Email Automation

Email automation is a useful tool that allows you to address particular visitors at particular times, depending on who they are, how they interact with your site, and whereabouts they are in the sales funnel.

You can use targeted language for individual visitors based on the actions they’ve taken on your site. Use conversational tones and other conversational marketing techniques such as authentic, personalised CTAs where you can address their needs by leading them to things such as FAQs, hub content, how-to guides and beyond. 

All of these things help add value and improve trust between your brand and your potential customers, supplying them with a guiding voice and the right kind of expertise exactly when they need it.

Grammarly’s Tone Detector

Grammarly is a fantastic tool that digital marketers and other writers have been using on the web for a few years. It is designed to offer grammar suggestions to improve the quality of your writing.

One neat feature of Grammarly is the Tone Detector

This feature identifies the tone of your writing and allows you to make amendments according to the message you are trying to convey.

You can use this across all of your marketing channels, and especially within your on-page SEO.

Social Media Marketing

Social media platforms are the hubs of online conversation and have completely changed how we interact with each other, how we shop, even the language we use.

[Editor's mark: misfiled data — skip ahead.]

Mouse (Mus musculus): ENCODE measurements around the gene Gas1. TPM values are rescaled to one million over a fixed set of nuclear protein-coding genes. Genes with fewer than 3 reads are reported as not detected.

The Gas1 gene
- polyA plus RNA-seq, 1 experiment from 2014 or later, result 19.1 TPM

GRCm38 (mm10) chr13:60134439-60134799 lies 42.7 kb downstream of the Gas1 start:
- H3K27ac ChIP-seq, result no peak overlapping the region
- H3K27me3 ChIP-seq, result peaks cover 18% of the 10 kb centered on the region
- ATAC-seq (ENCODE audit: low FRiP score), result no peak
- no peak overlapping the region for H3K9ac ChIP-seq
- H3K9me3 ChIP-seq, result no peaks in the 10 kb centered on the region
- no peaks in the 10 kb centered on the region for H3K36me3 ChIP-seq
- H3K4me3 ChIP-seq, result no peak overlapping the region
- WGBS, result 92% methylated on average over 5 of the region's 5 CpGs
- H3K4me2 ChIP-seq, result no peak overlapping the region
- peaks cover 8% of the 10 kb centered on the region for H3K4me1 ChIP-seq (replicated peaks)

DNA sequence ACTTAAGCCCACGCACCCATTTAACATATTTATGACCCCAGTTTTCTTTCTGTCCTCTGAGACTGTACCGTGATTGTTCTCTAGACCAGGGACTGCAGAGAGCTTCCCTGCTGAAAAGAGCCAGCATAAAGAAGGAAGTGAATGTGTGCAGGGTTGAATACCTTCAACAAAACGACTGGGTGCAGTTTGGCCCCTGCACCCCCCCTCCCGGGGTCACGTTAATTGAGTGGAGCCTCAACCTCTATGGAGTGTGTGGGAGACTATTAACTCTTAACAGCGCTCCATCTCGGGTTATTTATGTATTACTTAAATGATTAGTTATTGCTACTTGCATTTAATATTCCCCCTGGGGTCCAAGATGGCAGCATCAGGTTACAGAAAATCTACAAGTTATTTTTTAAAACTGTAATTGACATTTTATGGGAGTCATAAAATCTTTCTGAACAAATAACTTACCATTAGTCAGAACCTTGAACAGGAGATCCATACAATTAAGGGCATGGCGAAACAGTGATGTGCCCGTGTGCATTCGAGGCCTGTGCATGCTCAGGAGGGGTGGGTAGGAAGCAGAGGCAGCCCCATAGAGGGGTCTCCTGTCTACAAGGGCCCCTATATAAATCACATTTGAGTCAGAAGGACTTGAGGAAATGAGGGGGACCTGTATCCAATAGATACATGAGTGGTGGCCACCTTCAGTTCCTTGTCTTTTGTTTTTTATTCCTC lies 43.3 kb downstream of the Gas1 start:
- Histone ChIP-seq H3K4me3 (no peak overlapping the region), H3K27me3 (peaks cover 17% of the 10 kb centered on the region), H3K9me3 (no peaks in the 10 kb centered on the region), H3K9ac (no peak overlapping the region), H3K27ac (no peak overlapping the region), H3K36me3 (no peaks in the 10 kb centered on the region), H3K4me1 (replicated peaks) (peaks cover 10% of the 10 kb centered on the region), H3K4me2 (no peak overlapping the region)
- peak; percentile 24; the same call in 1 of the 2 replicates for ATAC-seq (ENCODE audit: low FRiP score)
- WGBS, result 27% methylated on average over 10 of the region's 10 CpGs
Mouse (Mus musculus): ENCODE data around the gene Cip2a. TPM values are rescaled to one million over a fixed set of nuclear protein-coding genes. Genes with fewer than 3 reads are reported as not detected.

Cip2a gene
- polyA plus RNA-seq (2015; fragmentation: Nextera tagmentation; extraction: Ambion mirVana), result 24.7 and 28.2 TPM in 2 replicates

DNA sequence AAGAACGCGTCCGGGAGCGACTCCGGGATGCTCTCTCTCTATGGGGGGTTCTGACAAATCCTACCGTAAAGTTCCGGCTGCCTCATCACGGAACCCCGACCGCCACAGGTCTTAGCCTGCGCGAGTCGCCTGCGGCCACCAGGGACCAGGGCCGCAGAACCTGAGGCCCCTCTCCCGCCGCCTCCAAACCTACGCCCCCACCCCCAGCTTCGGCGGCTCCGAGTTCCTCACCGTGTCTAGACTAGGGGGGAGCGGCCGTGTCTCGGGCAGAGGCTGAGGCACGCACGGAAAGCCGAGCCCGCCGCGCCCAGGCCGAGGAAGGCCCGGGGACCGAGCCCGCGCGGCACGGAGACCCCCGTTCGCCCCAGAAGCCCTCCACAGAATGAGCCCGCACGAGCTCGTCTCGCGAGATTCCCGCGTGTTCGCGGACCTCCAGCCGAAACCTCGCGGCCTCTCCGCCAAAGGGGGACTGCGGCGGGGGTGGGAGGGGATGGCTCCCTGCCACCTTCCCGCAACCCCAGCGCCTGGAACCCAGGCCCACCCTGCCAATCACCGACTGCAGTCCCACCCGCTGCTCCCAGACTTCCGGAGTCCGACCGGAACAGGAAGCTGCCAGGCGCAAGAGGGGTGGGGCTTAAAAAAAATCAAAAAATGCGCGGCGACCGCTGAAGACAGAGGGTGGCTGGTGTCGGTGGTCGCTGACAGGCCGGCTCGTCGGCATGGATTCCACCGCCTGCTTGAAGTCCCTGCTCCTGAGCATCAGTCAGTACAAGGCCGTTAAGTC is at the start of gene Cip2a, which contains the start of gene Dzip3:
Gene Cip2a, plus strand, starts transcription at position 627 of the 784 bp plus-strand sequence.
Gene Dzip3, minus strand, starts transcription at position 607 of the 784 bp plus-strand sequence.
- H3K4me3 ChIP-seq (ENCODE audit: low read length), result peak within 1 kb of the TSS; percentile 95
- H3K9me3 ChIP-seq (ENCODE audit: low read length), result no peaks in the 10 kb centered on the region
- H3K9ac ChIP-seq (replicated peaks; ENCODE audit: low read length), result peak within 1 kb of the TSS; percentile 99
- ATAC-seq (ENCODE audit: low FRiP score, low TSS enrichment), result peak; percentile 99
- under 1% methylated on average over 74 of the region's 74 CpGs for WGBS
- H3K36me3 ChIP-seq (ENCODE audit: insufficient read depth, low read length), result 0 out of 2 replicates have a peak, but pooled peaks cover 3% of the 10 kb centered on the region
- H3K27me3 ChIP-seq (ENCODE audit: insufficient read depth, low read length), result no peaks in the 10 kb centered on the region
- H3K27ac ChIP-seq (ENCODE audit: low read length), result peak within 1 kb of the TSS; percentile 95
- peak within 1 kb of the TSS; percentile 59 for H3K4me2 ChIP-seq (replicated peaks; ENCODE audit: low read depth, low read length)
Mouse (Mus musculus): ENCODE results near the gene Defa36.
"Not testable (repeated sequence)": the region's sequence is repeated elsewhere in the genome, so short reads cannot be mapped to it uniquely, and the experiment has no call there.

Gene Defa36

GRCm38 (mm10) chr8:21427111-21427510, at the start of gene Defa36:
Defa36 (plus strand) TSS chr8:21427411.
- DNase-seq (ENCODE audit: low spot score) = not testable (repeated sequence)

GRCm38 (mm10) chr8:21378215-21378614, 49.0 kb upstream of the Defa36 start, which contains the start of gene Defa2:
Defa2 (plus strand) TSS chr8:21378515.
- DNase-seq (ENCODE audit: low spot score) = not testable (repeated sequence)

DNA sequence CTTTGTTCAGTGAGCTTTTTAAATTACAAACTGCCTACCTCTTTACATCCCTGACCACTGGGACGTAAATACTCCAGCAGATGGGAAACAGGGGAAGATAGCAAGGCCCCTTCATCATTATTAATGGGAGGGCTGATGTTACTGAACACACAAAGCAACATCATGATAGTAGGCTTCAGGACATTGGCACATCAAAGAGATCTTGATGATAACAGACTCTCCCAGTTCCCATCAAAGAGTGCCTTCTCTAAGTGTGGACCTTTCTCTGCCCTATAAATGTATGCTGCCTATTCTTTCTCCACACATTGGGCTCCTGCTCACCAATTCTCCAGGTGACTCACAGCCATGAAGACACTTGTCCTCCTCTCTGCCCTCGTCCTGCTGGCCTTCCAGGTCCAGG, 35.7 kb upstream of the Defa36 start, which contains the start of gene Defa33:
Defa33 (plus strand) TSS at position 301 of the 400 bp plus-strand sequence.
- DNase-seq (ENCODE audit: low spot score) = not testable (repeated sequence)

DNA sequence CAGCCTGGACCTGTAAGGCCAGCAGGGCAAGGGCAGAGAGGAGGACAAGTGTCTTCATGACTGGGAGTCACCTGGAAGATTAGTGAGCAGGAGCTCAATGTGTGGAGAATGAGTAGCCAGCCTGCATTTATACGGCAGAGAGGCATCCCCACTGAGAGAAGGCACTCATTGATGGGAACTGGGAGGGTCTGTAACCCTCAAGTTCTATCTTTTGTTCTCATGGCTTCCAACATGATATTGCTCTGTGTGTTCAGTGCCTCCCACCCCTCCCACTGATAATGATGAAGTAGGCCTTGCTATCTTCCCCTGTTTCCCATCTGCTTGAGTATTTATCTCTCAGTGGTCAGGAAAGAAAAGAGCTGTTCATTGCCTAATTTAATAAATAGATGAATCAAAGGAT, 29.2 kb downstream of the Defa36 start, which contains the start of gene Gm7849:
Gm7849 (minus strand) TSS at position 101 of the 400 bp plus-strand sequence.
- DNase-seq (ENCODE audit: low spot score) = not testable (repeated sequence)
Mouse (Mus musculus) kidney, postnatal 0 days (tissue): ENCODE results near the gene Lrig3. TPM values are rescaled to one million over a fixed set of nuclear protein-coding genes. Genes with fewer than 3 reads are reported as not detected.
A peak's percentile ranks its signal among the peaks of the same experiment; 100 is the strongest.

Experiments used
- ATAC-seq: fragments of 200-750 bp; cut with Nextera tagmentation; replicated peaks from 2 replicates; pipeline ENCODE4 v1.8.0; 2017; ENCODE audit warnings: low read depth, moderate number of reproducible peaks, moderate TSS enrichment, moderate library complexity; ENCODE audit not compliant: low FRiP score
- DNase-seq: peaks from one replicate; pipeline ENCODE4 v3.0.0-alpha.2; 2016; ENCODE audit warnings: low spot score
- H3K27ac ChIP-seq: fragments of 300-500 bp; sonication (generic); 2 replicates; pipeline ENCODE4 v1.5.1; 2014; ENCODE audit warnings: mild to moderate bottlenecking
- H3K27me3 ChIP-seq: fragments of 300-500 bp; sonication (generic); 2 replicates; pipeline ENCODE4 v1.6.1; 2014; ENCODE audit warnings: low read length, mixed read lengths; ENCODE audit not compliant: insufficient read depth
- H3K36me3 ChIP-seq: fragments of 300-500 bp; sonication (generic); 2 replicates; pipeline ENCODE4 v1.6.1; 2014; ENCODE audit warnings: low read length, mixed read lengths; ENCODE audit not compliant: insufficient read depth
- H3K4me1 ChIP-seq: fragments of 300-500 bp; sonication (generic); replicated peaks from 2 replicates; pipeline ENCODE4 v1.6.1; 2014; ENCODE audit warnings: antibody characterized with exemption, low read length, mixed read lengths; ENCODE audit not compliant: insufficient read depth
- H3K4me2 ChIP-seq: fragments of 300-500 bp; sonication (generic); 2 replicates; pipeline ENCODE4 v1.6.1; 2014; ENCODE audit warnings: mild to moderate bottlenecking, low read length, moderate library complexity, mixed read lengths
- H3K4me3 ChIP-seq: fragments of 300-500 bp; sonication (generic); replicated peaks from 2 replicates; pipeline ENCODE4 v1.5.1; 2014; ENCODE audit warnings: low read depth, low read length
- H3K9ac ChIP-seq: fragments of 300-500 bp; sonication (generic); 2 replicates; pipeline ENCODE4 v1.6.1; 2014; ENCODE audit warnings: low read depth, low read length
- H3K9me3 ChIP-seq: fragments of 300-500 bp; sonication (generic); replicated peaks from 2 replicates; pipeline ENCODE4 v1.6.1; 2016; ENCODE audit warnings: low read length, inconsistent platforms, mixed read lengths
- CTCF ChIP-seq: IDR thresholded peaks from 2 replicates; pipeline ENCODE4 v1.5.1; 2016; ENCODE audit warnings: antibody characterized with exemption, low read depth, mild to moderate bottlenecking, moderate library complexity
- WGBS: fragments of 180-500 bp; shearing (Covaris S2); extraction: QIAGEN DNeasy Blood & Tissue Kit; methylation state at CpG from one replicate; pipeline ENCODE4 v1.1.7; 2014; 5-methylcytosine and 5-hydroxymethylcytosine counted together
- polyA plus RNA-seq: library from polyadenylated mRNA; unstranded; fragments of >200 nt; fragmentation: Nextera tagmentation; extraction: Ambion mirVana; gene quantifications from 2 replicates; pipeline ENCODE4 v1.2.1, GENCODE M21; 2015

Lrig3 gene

Building a following through social media has almost become vital these days. It will allow you to be reactive and engage with your customers directly, whilst also building brand awareness and trust.

Most social media platforms are now optimised for business, so customers can leave reviews, share your content, and access your services directly through your social media profile.

If you’re looking to interact with your customers directly in real time, social media marketing can be a cost-effective way to build those relationships and engage in that much-needed conversation.

Free Chatbots

Though most chatbots can cost more money and resources that many SME’s and other businesses are unable to afford, there are free chatbots available.

Utilising these tools can be a helpful way to ensure that you are providing the best customer service from your online presence.

Digital marketing strategies are constantly adapting and evolving to accommodate customers’ expectations. 

Whilst we might look towards conversational marketing tools to better our online marketing efforts, it’s worth remembering that there are many other techniques available.

Investing a little time into your copywriting for your website can go a long way when it comes to optimising for search engines, customer experience, and your general online presence.

But, don’t get me wrong, if you have the resources, tools such as instant messaging integration and online chats can elevate your service offering to the next level, so why not give them a try?

If you’re unsure which route is right for you when it comes to conversational marketing, just get in touch!

Connor Dowling

Connor Dowling

Nottinghamshire born and bred. Happy to teach you any Newark slang but you won’t catch me saying “ey up, me duck”. My specialisms include content creation, outreach and copywriting, but I have a growing interest in UX and CRO and how they are becoming more integral to digital marketing as a whole.View Author posts